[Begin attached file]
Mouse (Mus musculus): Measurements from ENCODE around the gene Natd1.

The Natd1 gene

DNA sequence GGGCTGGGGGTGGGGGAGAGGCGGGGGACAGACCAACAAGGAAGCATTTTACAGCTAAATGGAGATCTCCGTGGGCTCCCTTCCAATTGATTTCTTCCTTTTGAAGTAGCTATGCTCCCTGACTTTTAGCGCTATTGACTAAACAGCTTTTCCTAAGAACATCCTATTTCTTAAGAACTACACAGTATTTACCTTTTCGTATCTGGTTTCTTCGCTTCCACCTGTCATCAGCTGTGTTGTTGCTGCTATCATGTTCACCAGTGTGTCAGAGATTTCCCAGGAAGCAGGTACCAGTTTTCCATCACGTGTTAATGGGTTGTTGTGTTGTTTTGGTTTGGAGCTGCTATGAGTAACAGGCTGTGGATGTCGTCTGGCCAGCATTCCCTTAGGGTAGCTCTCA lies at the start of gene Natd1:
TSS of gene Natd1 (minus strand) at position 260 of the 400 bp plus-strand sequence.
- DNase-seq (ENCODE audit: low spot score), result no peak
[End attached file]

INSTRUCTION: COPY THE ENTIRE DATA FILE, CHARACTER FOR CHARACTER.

Mouse (Mus musculus): Measurements from ENCODE around the gene Natd1.

The Natd1 gene

DNA sequence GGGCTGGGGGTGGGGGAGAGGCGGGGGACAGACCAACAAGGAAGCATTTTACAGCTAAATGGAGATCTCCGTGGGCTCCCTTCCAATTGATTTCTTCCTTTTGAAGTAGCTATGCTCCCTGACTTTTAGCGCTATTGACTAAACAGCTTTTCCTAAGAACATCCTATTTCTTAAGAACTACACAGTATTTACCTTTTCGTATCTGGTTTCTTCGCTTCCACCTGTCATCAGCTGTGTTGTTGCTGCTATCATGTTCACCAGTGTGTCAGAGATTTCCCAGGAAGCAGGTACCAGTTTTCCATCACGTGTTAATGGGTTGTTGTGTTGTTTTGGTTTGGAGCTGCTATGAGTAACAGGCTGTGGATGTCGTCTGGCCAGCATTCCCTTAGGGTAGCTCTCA lies at the start of gene Natd1:
TSS of gene Natd1 (minus strand) at position 260 of the 400 bp plus-strand sequence.
- DNase-seq (ENCODE audit: low spot score), result no peak